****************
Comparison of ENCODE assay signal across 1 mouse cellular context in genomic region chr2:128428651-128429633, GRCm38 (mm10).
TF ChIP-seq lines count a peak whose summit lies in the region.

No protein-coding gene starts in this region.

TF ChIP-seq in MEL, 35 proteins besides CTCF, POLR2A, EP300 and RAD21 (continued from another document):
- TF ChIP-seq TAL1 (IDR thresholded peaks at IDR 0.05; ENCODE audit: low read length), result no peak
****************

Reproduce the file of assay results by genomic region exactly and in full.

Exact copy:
Comparison of ENCODE assay signal across 1 mouse cellular context in genomic region chr2:128428651-128429633, GRCm38 (mm10).
TF ChIP-seq lines count a peak whose summit lies in the region.

No protein-coding gene starts in this region.

TF ChIP-seq in MEL, 35 proteins besides CTCF, POLR2A, EP300 and RAD21 (continued from another document):
- TF ChIP-seq TAL1 (IDR thresholded peaks at IDR 0.05; ENCODE audit: low read length), result no peak